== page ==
Pete Carroll has preached the importance of a running game from day one as the Seattle Seahawks head coach. Carroll has repeatedly emphasized this and has not changed his philosophy even as the players on the team changed.
Since Marshawn Lynch left, the Seahawks have been less than adequate as a running football team. In Lynch’s last year with Seattle, they rushed for almost 2,300 yards, in the years since the Seahawks have not managed to break the 1,700-yard rushing barrier. This has had a resounding impact on the team as a whole that supposedly was a run-first team. Thomas Rawls looked like the next man up for Seattle, and after a huge rookie season with 830 rushing yards coming on less than 150 carries everyone was optimistic. But he has struggled to stay on the field due to injuries and the simple fact he seems to have lost a bit of his field vision over the years.
Then C.J. Prosise looked like he could be a guy to take over some playmaking responsibilities. He had a few big games and flashed the ability to make big plays, but he has also struggled to stay on the field for the Seahawks. The most productive running back the Seahawks have gotten besides Christine Michael since Lynch has been Alex Collins and he waited until he got to Baltimore before breaking out.
Seattle got good by investing in their defense. And when the time came to either bet on new players or investing in the players they already had, they invested in people like Earl Thomas, Kam Chancellor, Michael Bennett, Bobby Wagner, Richard Sherman and everyone else. On the surface this looked like a fine idea, the Seahawks had one of the best defenses in the history of the game, but then injuries and age slowly crept up and there was no money to upgrade the offense around Russell Wilson. If last season was any indication, this was not the right move in the long run.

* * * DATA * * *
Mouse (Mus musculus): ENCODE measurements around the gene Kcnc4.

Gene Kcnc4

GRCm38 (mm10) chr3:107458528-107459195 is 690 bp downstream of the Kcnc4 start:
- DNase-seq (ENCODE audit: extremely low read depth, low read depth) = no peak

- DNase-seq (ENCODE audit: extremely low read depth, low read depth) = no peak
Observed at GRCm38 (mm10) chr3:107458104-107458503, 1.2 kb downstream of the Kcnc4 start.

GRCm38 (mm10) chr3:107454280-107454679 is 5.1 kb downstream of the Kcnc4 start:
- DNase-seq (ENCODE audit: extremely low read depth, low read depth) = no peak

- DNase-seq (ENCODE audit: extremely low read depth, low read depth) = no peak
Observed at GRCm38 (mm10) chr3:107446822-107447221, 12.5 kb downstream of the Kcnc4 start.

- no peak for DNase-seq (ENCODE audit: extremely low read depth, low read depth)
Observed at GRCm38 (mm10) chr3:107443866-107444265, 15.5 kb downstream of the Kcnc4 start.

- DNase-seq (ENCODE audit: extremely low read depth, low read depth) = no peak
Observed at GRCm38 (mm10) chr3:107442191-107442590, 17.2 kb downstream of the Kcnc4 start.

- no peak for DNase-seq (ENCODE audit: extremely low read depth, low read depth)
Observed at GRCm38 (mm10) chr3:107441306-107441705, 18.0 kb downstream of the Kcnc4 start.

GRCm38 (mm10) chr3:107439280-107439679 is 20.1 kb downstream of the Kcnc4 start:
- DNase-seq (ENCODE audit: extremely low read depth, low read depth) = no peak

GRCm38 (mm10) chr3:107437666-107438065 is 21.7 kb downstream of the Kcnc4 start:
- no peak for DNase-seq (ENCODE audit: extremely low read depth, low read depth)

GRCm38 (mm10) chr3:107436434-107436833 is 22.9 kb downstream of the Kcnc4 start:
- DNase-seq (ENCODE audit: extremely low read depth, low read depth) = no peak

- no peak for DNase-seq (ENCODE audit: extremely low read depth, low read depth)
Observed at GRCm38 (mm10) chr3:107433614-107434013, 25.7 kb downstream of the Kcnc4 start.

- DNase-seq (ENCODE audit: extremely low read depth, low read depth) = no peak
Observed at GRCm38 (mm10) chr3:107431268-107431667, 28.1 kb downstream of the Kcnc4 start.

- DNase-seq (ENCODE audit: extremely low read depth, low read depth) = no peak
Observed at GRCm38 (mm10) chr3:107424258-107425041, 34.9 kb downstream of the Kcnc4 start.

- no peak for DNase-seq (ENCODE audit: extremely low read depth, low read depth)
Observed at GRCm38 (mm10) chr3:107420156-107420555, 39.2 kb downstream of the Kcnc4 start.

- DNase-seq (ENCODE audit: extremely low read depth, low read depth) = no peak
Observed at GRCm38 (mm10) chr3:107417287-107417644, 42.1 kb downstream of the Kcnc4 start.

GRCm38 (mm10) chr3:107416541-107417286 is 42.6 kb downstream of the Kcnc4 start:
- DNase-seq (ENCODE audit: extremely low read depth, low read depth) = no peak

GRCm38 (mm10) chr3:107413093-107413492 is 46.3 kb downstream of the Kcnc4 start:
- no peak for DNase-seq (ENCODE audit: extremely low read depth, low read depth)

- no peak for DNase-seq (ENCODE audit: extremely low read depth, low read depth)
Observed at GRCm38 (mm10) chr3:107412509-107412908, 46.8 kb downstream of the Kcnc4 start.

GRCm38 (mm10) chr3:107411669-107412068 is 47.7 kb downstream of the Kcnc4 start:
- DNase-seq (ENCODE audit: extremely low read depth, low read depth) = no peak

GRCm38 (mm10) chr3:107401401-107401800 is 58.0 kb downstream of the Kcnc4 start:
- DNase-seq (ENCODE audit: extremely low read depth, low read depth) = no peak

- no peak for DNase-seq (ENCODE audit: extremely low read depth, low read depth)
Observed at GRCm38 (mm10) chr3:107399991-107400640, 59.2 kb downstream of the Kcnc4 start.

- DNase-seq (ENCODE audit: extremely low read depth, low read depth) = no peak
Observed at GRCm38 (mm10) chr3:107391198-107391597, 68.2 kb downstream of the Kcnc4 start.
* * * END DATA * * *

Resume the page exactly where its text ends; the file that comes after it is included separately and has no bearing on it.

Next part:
This does not mean they did not try and upgrade the offense. They traded first round picks and the best center the Seahawks have seen in decades for Percy Harvin and Jimmy Graham. Neither of these trades worked out like they hoped, both were moderately productive but overall did not contribute at the level they were supposed to. If Seattle had used those picks on rookies, they might not have been more successful than Harvin or Graham but it would have cost much less and Seattle could have spent the money somewhere else.
It is just speculation but for me franchises are mostly made from the draft because of the rookie wage scale. This fixed dollar amount lets teams spend more freely on free agents and retain more players they want. I believe the Seahawks bet on themselves several years in a row and did not quite balance the future with the present.